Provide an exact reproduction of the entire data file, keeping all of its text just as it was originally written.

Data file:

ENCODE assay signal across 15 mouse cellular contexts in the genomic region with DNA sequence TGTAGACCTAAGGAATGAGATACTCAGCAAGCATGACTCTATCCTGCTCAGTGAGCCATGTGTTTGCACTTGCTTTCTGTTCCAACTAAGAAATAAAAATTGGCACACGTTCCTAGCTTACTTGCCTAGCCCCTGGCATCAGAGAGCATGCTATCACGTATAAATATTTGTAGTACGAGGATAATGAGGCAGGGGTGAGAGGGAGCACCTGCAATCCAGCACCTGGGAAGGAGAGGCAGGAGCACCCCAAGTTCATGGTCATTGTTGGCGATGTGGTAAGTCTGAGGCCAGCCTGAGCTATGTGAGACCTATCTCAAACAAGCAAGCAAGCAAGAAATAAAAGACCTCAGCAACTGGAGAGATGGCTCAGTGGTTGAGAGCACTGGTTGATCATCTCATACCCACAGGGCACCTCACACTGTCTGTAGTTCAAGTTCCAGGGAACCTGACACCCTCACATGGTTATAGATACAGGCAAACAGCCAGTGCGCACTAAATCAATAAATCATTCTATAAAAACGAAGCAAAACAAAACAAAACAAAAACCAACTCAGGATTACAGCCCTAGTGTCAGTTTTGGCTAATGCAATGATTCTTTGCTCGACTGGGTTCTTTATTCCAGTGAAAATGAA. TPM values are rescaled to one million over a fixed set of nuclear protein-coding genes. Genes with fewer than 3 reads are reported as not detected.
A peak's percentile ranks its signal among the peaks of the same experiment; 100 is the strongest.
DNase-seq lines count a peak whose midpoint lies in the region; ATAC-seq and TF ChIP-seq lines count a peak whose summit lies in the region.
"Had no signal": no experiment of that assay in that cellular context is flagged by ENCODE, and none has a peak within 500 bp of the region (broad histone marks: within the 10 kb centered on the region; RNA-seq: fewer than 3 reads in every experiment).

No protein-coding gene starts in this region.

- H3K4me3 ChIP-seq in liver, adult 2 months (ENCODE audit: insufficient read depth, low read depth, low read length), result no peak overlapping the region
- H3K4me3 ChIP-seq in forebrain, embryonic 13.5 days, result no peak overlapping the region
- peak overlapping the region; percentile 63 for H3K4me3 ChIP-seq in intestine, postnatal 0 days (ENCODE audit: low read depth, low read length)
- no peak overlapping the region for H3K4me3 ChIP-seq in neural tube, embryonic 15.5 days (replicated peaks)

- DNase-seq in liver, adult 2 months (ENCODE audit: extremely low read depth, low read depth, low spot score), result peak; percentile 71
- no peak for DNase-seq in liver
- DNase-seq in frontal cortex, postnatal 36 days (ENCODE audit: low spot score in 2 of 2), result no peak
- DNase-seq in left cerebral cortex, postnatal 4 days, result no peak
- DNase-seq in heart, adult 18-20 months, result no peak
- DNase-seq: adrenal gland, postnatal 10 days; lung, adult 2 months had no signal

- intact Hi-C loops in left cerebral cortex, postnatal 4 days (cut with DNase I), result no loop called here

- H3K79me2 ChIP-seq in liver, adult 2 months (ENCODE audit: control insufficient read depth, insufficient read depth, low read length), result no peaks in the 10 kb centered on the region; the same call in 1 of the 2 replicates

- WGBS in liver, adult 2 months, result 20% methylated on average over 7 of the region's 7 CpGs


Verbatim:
ENCODE assay signal across 15 mouse cellular contexts in the genomic region with DNA sequence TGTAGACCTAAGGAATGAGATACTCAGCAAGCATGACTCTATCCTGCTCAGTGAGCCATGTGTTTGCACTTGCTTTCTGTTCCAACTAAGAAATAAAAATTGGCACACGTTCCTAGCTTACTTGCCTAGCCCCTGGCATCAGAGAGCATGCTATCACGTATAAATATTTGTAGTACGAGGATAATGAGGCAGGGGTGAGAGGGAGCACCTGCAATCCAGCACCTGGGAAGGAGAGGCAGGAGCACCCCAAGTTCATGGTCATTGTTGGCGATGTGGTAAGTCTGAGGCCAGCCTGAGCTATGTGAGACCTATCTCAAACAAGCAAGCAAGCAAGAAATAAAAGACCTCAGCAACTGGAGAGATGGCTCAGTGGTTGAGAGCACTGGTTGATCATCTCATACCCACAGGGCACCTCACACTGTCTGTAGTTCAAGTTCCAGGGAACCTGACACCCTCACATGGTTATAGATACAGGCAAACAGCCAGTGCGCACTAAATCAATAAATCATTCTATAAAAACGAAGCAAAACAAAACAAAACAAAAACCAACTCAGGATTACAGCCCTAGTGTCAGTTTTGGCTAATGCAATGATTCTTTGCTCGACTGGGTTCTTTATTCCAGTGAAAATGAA. TPM values are rescaled to one million over a fixed set of nuclear protein-coding genes. Genes with fewer than 3 reads are reported as not detected.
A peak's percentile ranks its signal among the peaks of the same experiment; 100 is the strongest.
DNase-seq lines count a peak whose midpoint lies in the region; ATAC-seq and TF ChIP-seq lines count a peak whose summit lies in the region.
"Had no signal": no experiment of that assay in that cellular context is flagged by ENCODE, and none has a peak within 500 bp of the region (broad histone marks: within the 10 kb centered on the region; RNA-seq: fewer than 3 reads in every experiment).

No protein-coding gene starts in this region.

- H3K4me3 ChIP-seq in liver, adult 2 months (ENCODE audit: insufficient read depth, low read depth, low read length), result no peak overlapping the region
- H3K4me3 ChIP-seq in forebrain, embryonic 13.5 days, result no peak overlapping the region
- peak overlapping the region; percentile 63 for H3K4me3 ChIP-seq in intestine, postnatal 0 days (ENCODE audit: low read depth, low read length)
- no peak overlapping the region for H3K4me3 ChIP-seq in neural tube, embryonic 15.5 days (replicated peaks)

- DNase-seq in liver, adult 2 months (ENCODE audit: extremely low read depth, low read depth, low spot score), result peak; percentile 71
- no peak for DNase-seq in liver
- DNase-seq in frontal cortex, postnatal 36 days (ENCODE audit: low spot score in 2 of 2), result no peak
- DNase-seq in left cerebral cortex, postnatal 4 days, result no peak
- DNase-seq in heart, adult 18-20 months, result no peak
- DNase-seq: adrenal gland, postnatal 10 days; lung, adult 2 months had no signal

- intact Hi-C loops in left cerebral cortex, postnatal 4 days (cut with DNase I), result no loop called here

- H3K79me2 ChIP-seq in liver, adult 2 months (ENCODE audit: control insufficient read depth, insufficient read depth, low read length), result no peaks in the 10 kb centered on the region; the same call in 1 of the 2 replicates

- WGBS in liver, adult 2 months, result 20% methylated on average over 7 of the region's 7 CpGs